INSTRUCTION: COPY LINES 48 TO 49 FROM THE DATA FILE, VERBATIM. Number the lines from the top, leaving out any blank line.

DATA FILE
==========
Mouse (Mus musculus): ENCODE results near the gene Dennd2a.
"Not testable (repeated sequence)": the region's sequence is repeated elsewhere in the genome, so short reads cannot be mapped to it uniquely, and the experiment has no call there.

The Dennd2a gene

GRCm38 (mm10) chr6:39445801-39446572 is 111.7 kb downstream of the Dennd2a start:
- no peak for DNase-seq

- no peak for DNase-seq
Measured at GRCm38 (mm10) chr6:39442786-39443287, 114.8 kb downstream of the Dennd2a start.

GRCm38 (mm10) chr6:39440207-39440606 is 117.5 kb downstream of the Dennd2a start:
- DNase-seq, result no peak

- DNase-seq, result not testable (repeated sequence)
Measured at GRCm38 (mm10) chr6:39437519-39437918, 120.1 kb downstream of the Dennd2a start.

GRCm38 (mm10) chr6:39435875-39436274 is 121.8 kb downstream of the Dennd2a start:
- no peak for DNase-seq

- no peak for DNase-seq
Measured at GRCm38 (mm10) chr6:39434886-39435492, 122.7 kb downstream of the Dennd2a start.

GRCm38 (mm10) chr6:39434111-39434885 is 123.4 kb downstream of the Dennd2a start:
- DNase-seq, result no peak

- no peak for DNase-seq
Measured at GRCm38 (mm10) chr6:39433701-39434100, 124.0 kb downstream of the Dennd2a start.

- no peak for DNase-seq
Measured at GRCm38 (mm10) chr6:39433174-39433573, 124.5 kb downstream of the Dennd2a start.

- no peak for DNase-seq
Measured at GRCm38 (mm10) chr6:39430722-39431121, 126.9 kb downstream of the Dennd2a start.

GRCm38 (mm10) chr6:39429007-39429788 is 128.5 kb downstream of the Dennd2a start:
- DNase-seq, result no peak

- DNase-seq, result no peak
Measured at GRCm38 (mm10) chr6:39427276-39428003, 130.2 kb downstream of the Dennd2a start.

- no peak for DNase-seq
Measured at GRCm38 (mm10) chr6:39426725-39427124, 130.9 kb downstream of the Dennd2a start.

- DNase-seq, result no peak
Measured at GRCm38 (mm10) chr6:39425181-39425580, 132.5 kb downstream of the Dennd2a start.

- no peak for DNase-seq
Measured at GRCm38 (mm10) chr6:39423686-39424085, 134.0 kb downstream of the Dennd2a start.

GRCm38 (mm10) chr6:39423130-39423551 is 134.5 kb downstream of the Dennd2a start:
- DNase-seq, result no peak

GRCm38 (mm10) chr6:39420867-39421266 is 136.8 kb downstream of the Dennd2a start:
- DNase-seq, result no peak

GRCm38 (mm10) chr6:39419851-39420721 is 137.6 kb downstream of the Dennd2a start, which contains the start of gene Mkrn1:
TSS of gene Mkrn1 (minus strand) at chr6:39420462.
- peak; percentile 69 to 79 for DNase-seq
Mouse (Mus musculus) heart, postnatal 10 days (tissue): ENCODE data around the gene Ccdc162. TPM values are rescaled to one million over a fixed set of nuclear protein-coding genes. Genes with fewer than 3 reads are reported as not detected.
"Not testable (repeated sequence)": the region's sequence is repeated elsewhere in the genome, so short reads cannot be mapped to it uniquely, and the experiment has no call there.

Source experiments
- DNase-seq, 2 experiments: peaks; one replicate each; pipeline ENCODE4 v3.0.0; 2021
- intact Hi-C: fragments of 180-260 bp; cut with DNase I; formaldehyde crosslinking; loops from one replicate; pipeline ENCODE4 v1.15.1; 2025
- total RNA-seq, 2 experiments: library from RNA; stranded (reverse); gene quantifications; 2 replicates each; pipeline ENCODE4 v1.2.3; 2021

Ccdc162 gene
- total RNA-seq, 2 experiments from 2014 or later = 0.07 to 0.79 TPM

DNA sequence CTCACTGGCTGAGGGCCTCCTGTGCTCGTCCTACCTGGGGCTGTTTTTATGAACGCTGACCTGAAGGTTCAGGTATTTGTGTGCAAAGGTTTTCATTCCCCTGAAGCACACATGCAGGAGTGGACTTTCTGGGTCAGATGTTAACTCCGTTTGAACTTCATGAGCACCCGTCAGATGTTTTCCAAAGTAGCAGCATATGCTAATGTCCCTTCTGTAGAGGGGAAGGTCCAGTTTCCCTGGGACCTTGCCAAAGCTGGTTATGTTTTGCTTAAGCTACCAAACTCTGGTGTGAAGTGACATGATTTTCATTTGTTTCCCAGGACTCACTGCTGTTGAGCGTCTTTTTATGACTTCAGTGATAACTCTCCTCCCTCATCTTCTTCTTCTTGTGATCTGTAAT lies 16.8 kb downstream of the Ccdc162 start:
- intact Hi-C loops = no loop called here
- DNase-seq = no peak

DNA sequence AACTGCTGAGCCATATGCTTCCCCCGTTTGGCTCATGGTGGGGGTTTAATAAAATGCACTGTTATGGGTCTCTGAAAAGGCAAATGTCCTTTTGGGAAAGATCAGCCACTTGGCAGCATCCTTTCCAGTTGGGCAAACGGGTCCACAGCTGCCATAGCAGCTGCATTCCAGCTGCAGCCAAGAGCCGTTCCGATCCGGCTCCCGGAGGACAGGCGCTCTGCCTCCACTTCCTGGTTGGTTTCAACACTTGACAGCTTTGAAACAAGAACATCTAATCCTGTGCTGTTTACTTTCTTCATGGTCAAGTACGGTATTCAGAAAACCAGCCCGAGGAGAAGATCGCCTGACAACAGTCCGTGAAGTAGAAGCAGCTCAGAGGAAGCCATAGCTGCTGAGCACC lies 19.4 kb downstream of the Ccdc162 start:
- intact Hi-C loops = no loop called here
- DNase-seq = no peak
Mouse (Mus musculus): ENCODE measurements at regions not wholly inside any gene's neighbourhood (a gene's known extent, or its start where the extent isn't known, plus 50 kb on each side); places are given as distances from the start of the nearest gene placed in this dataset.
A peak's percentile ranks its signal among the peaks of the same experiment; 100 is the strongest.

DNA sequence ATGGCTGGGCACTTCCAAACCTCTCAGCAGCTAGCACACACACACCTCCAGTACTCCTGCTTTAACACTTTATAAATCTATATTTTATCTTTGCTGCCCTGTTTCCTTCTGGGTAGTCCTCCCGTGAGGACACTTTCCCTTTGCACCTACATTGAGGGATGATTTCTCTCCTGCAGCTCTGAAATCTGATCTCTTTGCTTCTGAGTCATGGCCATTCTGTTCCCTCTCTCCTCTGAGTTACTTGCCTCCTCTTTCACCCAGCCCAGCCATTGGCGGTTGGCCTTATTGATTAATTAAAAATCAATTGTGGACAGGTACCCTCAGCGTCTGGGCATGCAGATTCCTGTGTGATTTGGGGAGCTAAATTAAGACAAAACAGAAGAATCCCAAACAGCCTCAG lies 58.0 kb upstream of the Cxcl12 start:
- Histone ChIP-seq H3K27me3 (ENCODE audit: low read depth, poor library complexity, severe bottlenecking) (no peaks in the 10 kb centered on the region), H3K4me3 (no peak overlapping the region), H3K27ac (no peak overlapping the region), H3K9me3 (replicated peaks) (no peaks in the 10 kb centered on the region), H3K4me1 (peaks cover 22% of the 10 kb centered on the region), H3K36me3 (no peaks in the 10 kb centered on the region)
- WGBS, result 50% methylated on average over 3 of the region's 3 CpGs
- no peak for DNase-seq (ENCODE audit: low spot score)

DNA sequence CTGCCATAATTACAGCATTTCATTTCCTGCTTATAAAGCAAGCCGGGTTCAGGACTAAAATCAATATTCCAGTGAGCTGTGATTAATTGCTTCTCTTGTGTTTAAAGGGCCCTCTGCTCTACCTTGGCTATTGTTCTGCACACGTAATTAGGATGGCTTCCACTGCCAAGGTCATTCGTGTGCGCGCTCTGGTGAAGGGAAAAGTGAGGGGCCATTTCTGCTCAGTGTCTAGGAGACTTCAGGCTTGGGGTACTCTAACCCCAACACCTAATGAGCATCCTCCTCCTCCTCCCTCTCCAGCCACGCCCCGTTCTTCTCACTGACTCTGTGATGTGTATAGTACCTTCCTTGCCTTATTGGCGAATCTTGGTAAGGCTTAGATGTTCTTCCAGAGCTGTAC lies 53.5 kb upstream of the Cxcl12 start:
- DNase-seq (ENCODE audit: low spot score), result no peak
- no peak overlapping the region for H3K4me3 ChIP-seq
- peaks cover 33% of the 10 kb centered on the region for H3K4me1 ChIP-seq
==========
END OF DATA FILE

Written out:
- total RNA-seq, 2 experiments from 2014 or later = 0.07 to 0.79 TPM

DNA sequence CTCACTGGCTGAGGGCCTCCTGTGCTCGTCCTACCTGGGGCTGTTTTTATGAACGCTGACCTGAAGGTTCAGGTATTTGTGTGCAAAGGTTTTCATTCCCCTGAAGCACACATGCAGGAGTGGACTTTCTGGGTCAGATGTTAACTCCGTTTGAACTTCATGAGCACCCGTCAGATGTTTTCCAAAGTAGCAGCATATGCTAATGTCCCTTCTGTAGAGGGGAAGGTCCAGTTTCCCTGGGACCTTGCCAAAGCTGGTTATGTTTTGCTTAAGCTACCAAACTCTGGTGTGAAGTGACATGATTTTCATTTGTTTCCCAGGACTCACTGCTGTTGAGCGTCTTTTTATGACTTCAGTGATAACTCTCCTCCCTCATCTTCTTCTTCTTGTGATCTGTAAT lies 16.8 kb downstream of the Ccdc162 start: